Newslaundry / by Prateek Goyal
WhatsApp has revealed that the messaging app was used to spy on at least two dozen journalists and human rights activists, likely by the Indian government.
In a bombshell revelation, WhatsApp has revealed that the messaging app was used to spy on at least two dozen Indian journalists and human rights activists earlier this year, The Indian Express reported on Thursday.
The Wire / by Sukanya Shantha
Nihalsing Rathod says he was first contacted by CitizenLab researchers, who have done work on Pegasus, and then later by WhatsApp about his phone being compromised.
Mumbai: Over the last two years, Nagpur-based human rights lawyer Nihalsing Rathod has received receiving calls on WhatsApp from unknown numbers. These calls would be made from international numbers, and would invariably turn out to be a group call.
Scroll.in / by Scroll Staff
Nihalsing Rathod and Adivasi rights activist Bela Bhatia were among the targets of the security breach notified about the problem by the messaging platform.
The incriminatory letters cited as evidence in the Bhima Koregaon case may have been planted by government agencies through a spyware that targeted Indian journalists and human rights activists on WhatsApp, Nagpur-based advocate Nihalsing Rathod told Scroll.in on Thursday.
The Financial Express / by The Financial Express
Cases recorded as offences against the state in the National Crime Records Bureau’s (NCRB’s) latest Crime in India Statistics report (for 2017)—such offences were separately recorded by NCRB only since 2014—saw a jump of 23%, from 6,986 cases registered in 2016 to 9,013 registered in 2016.
Frontline / interview with P.B. Sawant by Lyla Bavadam
Justice (retired) P.B. Sawant served as a judge of the Supreme Court of India from 1989 to 1995. He also served as a judge in the Bombay High Court, before which he was an advocate practising all branches of law. Deeply involved in social activism after retirement, he is known to take an unequivocal position on human rights and civil rights and against communal forces.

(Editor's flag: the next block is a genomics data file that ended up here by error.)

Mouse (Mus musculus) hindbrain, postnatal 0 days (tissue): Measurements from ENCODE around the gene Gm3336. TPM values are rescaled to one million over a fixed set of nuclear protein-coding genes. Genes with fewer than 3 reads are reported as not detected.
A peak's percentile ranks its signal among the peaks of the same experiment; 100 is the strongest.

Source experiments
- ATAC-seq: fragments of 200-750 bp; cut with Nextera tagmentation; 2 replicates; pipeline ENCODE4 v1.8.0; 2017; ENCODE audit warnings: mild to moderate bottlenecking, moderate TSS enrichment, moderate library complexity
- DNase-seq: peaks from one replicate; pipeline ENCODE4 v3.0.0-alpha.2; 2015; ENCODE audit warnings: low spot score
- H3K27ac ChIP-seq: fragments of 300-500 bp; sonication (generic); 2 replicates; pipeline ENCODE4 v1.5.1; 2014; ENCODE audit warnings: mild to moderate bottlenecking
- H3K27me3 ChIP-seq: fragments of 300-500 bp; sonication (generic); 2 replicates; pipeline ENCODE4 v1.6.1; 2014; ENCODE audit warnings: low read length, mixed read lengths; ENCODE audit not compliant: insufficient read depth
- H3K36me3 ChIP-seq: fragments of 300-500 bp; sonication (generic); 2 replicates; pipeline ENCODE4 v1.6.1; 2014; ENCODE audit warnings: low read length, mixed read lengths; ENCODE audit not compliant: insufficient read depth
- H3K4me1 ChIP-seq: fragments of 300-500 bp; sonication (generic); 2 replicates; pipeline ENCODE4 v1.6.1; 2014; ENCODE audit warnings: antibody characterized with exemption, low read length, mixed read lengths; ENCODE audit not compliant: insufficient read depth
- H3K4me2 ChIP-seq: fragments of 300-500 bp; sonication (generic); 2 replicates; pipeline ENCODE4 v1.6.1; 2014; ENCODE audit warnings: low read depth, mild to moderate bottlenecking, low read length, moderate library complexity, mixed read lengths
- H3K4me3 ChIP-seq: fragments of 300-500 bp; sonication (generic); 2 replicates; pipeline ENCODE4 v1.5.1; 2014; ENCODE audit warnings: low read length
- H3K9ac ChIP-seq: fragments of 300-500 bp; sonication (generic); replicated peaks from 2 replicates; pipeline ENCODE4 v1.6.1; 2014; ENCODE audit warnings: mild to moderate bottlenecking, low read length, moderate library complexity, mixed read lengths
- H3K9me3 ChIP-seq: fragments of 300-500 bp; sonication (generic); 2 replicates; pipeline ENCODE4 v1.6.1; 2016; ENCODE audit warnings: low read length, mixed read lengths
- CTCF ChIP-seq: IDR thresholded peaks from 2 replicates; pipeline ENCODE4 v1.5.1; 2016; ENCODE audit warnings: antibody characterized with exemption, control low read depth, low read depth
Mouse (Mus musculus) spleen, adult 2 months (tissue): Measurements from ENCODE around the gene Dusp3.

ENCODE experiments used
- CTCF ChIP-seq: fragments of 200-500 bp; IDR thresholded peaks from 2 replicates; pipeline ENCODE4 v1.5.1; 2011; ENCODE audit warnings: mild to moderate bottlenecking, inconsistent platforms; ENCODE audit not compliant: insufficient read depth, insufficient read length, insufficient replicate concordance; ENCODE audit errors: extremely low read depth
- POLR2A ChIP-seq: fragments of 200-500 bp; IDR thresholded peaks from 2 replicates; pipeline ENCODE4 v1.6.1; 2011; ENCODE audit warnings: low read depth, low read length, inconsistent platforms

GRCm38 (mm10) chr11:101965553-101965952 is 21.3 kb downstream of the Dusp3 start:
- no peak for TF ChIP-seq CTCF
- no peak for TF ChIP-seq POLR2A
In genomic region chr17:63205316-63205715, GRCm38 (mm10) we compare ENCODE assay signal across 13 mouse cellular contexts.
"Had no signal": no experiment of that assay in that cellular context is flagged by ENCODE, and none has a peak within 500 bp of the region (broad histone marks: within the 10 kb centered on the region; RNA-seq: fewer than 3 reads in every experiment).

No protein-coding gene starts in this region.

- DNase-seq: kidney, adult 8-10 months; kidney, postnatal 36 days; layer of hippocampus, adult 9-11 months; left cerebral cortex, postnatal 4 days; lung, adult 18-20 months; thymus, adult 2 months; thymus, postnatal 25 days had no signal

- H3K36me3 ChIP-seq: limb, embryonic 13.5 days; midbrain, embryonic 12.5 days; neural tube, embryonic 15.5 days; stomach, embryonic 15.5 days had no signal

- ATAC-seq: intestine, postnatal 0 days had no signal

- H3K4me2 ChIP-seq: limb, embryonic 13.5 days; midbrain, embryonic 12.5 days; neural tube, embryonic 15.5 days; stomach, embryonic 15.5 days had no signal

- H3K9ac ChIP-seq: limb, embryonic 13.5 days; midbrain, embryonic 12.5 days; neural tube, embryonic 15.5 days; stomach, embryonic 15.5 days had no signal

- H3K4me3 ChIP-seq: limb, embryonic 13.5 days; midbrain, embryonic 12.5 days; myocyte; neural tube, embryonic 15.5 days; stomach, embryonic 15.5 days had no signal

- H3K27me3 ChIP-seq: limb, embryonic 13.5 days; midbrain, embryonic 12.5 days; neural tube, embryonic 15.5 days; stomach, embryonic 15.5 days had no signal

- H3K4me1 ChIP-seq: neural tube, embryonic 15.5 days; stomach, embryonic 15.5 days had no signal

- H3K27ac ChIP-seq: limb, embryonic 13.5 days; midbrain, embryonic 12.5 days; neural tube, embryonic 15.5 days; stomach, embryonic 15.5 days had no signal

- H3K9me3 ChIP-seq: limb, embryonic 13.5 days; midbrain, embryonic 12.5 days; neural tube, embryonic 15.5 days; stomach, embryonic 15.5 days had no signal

Times of India / by Vishwas Kothari
PUNE: District government pleader Ujjwala Pawar on Wednesday argued that the acts attributed to the accused arrested in the Elgar Parishad case should be seen with the objectives, strategies and tactics of the banned Communist Party of India (Maoist) outfit.
Asia News / by by Nirmala Carvalho
Fr Stan Swamy, 83, is a Jesuit who is fighting for the rights of tribals and against the expropriation of their forests. The confiscation order was justified for his absence at the hearing of the trial against him. Activists: “The government wants to quell dissent”.
Sabrangindia / by Sabrangindia
The Jharkand Janadhikar Morcha (JJM) has condemned the incessant harassment of human rights defender, Stan Swamy by the Jharkand police
On October 21, a team of Khunti police attached the belongings of 83-year old Stan Swamy, a well-known activist of Jharkhand, from his residence at the Bagaicha campus in Namkum, near Ranchi.
Hindustan Times / by Shalaka Shinde
PUNE: The activists and lawyers accused in the Elgar Parishad case were in touch with each other for at least a year before they were arrested, according to the call records presented in the court by Ujjwala Pawar, district government pleader (DGP) of Pune.
News Click / by Subodh Varma
The much delayed NCRB report for 2017 shows that three-fourths of those accused of crimes against women are set free by courts. …
Crimes against the two most oppressed and exploited sections of Indian society – dalits (Scheduled Castes) and adivasis (Scheduled Tribes) – too showed increases by about 10% and 5%, respectively, over 2013.